I have made my thoughts known on a Biden foreign policy before and after he was elected…..https://lobotero.com/2021/02/08/biden-on-foreign-policy/ ……(Thoughts about a candidate Biden foreign policy contained in this post)
Step back in time some 20 years and a statement made by then Sen. Joe Biden…..”In short,” said the senator, “Congress decides whether to make war, and the president decides how to do so…. We have been told that the congressional debate on war could tie the president’s hands or limit his discretion….. Exactly right. Americans once lived under a system where one man had unfettered choice to decide by himself whether we could go to war or not go to war, and we launched a revolution to free ourselves from the tyranny of such a system.”
And yet he goes against his own principle and ordered a strike as his first foreign policy action.
In his first foreign policy speech he states that “diplomacy is back”…..which is just another slogan…..
“Diplomacy is back at the center of our foreign policy,” President Biden told a happy crowd at the State Department soon after taking office. “We must start with diplomacy.”In the four weeks since making that speech, Biden has bombed Syria, failed to begin talks with Iran, and given Saudi Arabian leaders a pass for murdering a journalist who lived in Washington. He seems likely to repudiate the accord under which American troops must leave Afghanistan in May. If this is diplomacy, what would militarism look like?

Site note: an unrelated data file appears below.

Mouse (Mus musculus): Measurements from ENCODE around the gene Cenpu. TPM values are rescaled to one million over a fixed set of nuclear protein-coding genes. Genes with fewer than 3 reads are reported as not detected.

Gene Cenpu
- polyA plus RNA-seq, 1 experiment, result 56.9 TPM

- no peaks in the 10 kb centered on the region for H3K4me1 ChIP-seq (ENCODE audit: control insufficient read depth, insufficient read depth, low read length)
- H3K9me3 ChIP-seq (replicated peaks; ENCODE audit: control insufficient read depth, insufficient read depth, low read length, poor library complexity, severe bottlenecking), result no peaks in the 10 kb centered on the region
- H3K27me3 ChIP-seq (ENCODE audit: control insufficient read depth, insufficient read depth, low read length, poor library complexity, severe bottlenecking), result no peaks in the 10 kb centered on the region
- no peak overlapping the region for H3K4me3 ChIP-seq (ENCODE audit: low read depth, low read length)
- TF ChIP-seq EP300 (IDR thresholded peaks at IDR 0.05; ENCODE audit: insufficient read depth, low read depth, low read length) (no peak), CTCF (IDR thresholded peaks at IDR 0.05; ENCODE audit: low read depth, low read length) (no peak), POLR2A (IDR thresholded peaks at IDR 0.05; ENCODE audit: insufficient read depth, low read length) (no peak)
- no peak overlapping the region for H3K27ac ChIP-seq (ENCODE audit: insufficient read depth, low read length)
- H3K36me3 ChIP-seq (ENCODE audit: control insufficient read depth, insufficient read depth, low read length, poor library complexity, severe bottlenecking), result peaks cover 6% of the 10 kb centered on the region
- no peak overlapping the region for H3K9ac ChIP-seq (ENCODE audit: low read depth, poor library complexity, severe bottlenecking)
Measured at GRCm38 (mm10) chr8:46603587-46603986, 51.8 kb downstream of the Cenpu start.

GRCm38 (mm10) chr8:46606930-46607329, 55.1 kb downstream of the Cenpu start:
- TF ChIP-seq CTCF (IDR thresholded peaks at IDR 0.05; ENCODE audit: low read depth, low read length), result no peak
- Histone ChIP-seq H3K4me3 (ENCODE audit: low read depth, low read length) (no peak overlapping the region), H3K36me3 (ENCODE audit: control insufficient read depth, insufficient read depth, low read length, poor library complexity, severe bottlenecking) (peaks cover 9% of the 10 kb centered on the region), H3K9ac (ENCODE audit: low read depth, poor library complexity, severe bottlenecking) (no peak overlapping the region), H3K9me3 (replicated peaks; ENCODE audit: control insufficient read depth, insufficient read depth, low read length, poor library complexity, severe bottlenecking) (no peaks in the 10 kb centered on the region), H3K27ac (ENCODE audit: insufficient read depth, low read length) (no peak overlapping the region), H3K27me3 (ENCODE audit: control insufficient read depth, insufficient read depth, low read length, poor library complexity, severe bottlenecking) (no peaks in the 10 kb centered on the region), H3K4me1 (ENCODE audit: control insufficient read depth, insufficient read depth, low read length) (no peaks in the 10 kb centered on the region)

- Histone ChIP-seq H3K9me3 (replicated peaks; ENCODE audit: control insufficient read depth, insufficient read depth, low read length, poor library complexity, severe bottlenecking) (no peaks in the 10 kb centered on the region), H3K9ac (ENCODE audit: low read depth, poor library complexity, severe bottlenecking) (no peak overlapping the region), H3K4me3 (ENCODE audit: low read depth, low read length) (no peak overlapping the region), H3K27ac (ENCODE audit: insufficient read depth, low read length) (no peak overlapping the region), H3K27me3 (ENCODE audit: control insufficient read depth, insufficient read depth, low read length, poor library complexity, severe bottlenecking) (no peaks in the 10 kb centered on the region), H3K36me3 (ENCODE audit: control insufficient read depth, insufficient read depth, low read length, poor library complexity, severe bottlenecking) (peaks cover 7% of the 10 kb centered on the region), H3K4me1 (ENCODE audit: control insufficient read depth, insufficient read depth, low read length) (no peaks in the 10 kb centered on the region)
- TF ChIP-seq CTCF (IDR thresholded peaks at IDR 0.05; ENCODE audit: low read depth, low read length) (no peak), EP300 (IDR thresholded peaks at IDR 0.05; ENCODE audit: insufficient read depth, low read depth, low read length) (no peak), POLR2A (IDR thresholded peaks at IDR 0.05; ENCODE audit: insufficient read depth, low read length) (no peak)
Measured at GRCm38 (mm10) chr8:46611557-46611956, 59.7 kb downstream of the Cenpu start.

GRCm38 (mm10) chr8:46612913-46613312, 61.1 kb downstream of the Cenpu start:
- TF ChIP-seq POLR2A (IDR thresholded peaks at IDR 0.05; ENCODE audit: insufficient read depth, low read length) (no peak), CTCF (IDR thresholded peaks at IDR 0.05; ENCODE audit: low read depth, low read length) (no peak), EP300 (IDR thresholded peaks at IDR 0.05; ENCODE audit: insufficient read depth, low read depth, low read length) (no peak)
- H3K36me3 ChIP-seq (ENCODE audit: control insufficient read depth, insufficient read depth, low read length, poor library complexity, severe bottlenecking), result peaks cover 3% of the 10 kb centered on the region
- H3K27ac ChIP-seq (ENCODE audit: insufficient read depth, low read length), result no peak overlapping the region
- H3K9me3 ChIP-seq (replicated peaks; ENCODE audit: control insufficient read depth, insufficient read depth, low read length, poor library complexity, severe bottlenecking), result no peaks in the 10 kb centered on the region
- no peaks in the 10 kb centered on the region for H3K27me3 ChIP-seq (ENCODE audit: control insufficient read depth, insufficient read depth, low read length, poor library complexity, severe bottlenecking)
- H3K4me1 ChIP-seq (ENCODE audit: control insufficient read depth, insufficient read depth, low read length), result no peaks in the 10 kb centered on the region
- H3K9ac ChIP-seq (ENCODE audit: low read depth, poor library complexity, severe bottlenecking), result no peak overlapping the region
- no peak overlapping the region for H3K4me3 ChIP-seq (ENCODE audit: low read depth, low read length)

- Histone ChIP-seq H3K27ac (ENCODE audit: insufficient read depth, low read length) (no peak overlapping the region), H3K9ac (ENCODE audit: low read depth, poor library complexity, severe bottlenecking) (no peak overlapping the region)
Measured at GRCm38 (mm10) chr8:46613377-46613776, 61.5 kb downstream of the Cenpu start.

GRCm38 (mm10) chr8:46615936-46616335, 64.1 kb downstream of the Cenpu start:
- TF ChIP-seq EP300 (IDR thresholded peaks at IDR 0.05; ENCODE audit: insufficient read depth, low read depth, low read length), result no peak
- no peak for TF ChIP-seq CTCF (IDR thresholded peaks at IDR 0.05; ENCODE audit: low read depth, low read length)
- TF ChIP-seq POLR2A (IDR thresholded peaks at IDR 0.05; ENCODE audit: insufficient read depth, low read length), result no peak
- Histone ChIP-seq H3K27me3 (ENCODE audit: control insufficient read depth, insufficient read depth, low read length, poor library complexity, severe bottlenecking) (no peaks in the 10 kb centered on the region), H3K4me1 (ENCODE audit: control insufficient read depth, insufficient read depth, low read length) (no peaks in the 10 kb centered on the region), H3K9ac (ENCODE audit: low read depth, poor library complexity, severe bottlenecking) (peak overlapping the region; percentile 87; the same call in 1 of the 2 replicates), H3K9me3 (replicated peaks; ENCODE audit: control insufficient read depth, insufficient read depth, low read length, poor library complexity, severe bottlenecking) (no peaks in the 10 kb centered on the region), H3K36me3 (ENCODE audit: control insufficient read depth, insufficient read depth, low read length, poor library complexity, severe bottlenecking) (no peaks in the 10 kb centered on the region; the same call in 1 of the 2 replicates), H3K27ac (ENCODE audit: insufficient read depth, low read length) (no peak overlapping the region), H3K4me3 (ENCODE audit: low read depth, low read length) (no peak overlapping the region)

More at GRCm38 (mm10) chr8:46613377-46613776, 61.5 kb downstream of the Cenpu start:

The report that Biden’s new defense budget will look a lot like the old defense budget brought sighs of relief to defense hawks who’d spent the last two years prepping for deep cuts in military outlays, reflecting the economic cratering that has accompanied the global pandemic as well as growing unease over the “Trump bump,” which saw defense expenditures rise by $100 billion over three years. “With slim Democratic majorities in the House and Senate and resistance among moderate Democrats to cutting defense significantly, a major reduction in the budget is unlikely,” a Center for Strategic and International Studies paper recently noted.
Why does the Democratic Party want the Cold War back? Senator Mark Warner and Representative Adam Schiff tell us that Russia is the destroyer of democracy at home and abroad. Vladimir Putin, in their view, is seeking more than reasonable elbow room in Eastern Europe. He aims to subvert and conquer America. In a podcast conversation with Nancy Pelosi after the January 6 Capitol riot, Hillary Clinton said she would “love to see” Trump’s phone records from that day to find out if he was consulting with Putin. This fantastical supposition was greeted by Pelosi with instant credulity: “All roads lead to Putin.”Where would they be without an enemy? These Democrats have already formed an implicit alliance with Republicans Liz Cheney, Tom Cotton, and Nikki Haley, as well as assorted media friends of the war party dating back to Iraq, such as Max Boot and Jennifer Rubin. There are reasons to hope that Joe Biden’s foreign policy team will have a sounder balance, but the dramatis personae thus far leave an uneasy impression. Susan Rice, a careerist of the foreign policy elite who stopped just short of the highest rung under Barack Obama—having been denied promotion to secretary of state, owing to her association with the Benghazi disaster—has been put in charge of domestic policy. Yet she is hardly likely to stay away from the discussions that interest her more. Antony Blinken at the State Department, Jake Sullivan at the National Security Council, and Samantha Power as head of the US Agency for International Development will administer democracy-promotion initiatives that in the past have been known to include shipments of “armed doctrine.”